A Year in Shorts Day 108: "Gagarin"
Every couple of years or so, Hollywood releases a movie about the space program to general critical and box office acclaim, and in return they can generally expect a couple of Oscar nominations thrown their way. Hidden Figures got a Best Picture nod despite the movie not being all that great, and a lot of people on Twitter complained about First Man NOT getting a Best Picture nod despite the movie not being all that great. And yet no one in Hollywood has had the courage (or desperation for Oscar glory) to make a lavish movie about cosmonaut Yuri Gagarin, the first man in space. But at the very least he had an animated short named after him, with Aleksey Kharitid’s 1994 film, Gagarin.
Granted, Gagarin has very little to do with its namesake, unless Yuri Gagarin was once a curious caterpillar caught in the middle of a badminton game. I wouldn't know, I'm a film blogger, not an expert in the history of Soviet space travel. But what I do know is that Gagarin is a cute and funny short with some nicely expressive character animation and a pleasant sketch-like aesthetic. And I certainly know it's more than worth the three minutes it'll take you to watch it.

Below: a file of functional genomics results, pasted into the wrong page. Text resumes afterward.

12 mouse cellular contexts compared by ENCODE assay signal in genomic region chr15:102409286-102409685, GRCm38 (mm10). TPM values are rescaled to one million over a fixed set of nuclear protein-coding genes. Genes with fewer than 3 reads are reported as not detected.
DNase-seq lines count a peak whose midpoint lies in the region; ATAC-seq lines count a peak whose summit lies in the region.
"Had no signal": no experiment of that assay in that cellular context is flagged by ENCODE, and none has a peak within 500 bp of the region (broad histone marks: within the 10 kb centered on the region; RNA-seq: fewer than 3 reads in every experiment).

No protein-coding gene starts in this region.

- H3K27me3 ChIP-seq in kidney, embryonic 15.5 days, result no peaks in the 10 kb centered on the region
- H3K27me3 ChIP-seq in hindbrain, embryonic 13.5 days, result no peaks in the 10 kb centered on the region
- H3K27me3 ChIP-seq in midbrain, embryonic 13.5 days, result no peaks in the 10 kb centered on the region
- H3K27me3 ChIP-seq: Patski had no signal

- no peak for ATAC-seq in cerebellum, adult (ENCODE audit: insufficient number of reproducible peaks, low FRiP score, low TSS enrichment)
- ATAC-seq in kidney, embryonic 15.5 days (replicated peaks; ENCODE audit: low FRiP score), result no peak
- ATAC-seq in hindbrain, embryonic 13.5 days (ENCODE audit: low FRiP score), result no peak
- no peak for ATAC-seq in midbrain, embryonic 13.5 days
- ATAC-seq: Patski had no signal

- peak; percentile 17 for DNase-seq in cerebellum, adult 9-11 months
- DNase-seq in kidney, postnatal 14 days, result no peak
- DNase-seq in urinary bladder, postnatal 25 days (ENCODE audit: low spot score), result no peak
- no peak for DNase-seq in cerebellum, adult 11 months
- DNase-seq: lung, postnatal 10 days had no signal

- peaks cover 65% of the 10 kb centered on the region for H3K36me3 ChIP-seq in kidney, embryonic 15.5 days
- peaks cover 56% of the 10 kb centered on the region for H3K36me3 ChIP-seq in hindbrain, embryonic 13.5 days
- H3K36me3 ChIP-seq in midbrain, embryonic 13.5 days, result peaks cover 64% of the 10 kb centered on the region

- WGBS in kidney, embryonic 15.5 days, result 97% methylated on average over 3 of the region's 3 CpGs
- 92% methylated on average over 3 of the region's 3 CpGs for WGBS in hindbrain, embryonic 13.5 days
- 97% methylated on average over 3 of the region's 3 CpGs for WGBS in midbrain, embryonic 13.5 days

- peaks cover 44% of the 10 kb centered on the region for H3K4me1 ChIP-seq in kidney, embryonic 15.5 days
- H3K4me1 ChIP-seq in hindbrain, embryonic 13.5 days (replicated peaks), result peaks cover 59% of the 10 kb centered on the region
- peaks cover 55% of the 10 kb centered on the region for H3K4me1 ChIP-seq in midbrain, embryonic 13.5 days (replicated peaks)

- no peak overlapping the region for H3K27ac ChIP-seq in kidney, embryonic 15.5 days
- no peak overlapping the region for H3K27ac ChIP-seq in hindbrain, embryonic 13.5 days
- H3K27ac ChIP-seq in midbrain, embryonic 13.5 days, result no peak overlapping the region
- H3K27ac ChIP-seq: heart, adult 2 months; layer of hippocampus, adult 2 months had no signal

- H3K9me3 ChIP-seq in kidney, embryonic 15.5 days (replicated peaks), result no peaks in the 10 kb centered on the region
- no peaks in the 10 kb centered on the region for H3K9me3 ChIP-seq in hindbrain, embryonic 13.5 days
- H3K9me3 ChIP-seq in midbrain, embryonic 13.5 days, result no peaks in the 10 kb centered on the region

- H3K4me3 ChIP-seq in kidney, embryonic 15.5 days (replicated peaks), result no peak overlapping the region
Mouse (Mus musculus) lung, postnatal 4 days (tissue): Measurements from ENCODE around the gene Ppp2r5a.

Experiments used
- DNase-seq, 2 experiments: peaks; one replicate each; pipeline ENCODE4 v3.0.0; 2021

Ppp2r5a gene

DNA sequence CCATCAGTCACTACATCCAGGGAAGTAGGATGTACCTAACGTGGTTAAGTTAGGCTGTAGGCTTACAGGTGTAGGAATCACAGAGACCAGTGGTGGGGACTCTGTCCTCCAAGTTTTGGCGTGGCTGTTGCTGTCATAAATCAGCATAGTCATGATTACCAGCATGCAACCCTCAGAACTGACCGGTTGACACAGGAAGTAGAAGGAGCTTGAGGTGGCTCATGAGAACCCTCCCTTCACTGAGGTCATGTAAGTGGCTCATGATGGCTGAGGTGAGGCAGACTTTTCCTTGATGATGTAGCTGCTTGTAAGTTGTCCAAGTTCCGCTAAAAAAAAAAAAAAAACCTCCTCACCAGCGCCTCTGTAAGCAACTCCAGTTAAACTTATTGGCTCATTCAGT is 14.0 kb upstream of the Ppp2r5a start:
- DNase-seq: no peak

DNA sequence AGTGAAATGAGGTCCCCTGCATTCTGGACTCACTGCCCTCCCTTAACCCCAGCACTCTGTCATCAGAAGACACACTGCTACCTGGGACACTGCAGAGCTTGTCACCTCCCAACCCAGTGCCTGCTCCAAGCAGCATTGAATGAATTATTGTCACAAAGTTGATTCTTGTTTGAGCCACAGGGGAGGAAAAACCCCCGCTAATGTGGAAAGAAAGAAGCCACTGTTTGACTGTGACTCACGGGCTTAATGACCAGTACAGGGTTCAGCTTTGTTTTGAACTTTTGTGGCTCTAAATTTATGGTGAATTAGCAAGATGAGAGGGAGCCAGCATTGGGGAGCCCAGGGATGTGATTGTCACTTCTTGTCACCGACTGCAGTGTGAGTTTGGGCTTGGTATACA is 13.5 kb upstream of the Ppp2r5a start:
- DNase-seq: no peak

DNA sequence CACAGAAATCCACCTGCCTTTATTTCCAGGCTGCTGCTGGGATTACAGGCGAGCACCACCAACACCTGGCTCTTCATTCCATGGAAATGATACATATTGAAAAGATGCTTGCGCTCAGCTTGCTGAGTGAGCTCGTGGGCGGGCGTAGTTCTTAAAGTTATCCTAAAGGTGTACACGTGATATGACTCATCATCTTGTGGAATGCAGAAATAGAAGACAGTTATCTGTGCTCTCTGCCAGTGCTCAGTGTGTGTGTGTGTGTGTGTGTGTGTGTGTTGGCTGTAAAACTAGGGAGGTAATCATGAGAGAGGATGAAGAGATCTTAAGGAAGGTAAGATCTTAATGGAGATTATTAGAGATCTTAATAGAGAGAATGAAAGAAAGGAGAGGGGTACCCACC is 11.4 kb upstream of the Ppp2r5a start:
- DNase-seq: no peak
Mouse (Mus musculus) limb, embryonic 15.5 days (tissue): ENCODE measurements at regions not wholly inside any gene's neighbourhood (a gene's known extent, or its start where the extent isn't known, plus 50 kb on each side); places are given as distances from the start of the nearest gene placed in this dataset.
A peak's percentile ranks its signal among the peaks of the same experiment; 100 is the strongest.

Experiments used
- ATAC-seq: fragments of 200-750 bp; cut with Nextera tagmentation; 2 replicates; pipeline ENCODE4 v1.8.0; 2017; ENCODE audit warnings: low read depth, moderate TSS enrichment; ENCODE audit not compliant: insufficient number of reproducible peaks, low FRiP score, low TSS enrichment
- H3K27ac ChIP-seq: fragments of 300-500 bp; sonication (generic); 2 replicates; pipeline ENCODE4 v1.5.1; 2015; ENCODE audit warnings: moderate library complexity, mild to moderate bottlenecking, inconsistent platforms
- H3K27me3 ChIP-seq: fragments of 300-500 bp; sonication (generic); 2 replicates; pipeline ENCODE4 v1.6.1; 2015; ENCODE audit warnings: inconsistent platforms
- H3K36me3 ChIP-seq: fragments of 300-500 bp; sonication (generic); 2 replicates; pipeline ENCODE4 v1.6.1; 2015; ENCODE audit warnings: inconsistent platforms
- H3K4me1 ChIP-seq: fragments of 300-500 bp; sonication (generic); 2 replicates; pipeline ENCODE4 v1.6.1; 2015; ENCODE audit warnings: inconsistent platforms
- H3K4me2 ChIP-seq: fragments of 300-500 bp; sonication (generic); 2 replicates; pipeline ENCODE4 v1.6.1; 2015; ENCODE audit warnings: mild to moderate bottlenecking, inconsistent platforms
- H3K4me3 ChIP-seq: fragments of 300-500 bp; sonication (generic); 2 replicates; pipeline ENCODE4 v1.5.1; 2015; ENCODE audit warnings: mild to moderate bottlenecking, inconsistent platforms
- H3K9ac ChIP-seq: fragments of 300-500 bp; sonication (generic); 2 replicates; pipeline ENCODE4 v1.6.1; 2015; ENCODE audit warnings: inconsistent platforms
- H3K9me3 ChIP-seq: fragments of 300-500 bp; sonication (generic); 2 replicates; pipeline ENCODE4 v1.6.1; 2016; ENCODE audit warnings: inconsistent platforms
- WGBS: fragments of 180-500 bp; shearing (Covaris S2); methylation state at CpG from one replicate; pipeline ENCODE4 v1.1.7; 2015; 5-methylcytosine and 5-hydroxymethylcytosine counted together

See? Thoroughly cute stuff. It's not a great short or anything, but it's a pleasant watch, and sometimes that's all you need. I especially like the use of colors, which seem to have been done with colored pencils. It gives the whole thing a rough quality that's still pleasant to look at, something you don't see a lot of in animated films. And really, the caterpillars are just cute as hell, and I give a lot of points for cute. What can I say? I'm a softie.
Gagarin does not exactly reinvent the wheel as far as animated shorts go. It doesn't do anything new or revolutionary or even particularly great; and seeing as how it was going up against the Wallace and Gromit short A Close Shave, it really had no chance of winning an Oscar. But it's a damn good short, and I'm glad I watched it. Sometimes people get so hung up about whether or not the Oscars are celebrating truly great films that we never consider the attention they give to perfectly good films that might otherwise have gone ignored. Even with an Oscar nomination, Gagarin is pretty obscure. But hopefully after today, it's a little less obscure than it was yesterday. After all, you've seen it now, haven't you?
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